To say last night went well would be an understatement. Here I was, all mentally armed to defend my thesis and they really didn’t challenge me at all. It was a bit of a let down. On the other hand, it was nice to hear such unexpected and glowing praise. I was really stunned, because the two readers I was assigned are two of of the toughest and most respected professors in the entire department.
They announced at the beginning of last night that two papers are selected from each seminar to be presented at the regional chapter meeting of the American Academy of Religion, which is the preeminent organization of religious scholars in the U.S. One of my professors asked for my permission to submit my paper for consideration by the entire faculty as one of the recommended papers. She also wants me to submit it to a undergrad thesis competition the college sponsors each spring *and* said that three professors had agreed to assist me in getting my thesis published in a religion journal.
She said that I was doing something that other scholars weren’t doing yet, and I think she used the term “post-structuralist constructivist theory for GLBT persons” – and although I can’t explain exactly what that means, it sure sounds impressive, don’t it? 😉 A lot of works like “ontology” and “epistomology” were thrown around as well. When she compared my work to the work of Michel Foucault, I almost fell off my chair. Though I haven’t read him (will start in January with my History of Sexuality class), I know enough to know that Foucault was a towering figure of 20th c. philosophy and any comparison to him, no matter how small, is quite a compliment.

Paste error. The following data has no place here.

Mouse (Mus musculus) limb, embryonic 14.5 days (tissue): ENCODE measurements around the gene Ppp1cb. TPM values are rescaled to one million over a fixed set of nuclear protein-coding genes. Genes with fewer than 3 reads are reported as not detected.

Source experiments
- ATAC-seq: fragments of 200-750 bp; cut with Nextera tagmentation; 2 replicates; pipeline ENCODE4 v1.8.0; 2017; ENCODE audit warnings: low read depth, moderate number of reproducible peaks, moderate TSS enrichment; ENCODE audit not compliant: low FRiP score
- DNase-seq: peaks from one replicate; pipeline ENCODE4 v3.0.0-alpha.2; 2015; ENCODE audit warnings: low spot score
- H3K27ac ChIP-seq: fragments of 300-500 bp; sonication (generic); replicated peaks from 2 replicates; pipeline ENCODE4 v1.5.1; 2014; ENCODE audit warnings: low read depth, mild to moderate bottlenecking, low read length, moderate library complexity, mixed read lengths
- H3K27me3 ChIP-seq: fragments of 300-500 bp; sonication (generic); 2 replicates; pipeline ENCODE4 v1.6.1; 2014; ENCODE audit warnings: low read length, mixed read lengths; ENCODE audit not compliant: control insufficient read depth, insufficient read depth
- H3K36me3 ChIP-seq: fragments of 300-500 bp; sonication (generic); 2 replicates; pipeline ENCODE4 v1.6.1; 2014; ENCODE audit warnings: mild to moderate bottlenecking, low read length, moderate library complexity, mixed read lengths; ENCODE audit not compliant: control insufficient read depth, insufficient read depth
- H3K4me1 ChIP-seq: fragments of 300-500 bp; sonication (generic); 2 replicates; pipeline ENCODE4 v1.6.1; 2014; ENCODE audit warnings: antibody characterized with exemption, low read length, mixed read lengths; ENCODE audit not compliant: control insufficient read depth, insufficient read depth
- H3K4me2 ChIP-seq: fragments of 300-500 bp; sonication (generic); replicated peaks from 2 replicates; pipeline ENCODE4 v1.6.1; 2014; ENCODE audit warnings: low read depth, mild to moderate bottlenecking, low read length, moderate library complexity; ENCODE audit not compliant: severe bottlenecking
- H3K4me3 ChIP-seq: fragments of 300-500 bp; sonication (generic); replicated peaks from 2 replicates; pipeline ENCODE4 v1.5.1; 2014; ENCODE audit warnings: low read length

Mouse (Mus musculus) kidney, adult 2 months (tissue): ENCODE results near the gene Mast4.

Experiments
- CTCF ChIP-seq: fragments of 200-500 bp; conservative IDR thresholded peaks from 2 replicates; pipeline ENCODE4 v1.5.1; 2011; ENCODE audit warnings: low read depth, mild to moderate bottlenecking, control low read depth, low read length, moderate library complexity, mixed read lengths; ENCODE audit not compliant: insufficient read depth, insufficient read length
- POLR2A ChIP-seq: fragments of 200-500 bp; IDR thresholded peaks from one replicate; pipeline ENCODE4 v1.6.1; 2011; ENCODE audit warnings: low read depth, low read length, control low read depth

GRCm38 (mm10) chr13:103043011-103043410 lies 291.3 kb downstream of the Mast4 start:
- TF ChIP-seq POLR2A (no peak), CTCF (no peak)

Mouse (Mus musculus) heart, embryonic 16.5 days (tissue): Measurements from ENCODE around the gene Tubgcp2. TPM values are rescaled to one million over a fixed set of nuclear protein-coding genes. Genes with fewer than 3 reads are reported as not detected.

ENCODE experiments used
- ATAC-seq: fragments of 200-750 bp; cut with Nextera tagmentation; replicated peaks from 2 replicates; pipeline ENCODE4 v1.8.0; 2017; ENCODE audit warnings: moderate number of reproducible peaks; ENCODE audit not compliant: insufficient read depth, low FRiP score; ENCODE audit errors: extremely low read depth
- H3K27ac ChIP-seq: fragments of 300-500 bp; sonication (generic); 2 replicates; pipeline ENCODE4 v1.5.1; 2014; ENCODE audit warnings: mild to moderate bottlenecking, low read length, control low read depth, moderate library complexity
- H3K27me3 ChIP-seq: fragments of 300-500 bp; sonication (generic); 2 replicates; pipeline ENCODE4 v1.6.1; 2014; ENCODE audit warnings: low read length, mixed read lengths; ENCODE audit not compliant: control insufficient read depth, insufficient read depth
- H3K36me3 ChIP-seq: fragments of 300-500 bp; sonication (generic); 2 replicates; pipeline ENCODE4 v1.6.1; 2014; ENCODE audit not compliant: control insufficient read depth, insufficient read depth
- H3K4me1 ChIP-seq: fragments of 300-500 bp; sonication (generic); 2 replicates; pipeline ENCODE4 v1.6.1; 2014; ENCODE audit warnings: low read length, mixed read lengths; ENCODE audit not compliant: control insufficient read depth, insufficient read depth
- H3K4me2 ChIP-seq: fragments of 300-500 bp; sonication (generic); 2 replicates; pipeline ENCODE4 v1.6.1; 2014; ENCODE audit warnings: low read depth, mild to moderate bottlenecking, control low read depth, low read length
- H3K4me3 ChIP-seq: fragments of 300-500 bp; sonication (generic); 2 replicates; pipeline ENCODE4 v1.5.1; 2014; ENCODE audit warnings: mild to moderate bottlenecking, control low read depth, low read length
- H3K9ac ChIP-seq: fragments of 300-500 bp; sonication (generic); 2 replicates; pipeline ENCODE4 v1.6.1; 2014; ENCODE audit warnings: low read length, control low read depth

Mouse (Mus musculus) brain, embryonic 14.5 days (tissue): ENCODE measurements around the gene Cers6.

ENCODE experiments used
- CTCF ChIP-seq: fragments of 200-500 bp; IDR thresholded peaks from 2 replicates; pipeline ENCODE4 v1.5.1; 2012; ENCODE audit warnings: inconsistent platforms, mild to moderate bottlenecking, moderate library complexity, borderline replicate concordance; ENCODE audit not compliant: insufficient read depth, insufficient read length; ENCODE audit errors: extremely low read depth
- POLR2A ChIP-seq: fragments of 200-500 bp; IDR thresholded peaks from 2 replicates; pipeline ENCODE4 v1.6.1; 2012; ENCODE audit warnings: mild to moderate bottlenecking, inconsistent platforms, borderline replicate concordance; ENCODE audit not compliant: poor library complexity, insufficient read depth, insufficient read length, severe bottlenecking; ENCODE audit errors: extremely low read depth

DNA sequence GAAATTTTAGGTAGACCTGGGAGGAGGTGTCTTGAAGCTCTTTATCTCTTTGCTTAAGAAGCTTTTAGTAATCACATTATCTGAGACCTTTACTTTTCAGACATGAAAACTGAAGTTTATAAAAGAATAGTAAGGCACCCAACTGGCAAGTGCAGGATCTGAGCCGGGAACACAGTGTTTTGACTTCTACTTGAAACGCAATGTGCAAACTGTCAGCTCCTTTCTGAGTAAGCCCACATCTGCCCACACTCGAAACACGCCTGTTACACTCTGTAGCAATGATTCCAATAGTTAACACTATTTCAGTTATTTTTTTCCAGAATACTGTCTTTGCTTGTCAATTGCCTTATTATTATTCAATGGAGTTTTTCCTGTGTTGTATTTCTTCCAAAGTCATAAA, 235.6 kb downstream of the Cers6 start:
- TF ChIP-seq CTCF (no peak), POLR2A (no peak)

My other reader was my academic advisor and my reformation theology professor who trained at the University of Munich. He told me at the dinner afterwards that he was very proud of my paper. I asked him if I did Luther and King justice and he said he was very pleased to see how I had laid out my argument and used those sources. He told me, in the larger group, he though my paper made an important contribution to reimagining the gospels in a way that places the GLBT community not merely as the recipients of the grace of the gospels, but helps make of them agents of the gospel message. Internally, I let out a sigh because I realized that I had, in fact, conveyed what I wished to convey in my paper.
So, right now I’m going through the “day after the last class” let down that I normally go through in December, when all that inner angst and anxiety floats away and what’s left is a whole that life gets to step into for a few weeks before it all starts up again. I was SO worried about this religion seminar class and what it would demand of me but it seems that I rose to the occasion and delivered, and I’m very proud of myself for that. I pursued this degree to prove to myself that I could really do it, and even though I still have four classes to go to get my degree, I know inside I’ve accomplished what I set out to accomplish and that gives me great confidence and self-esteem, to tell you the truth.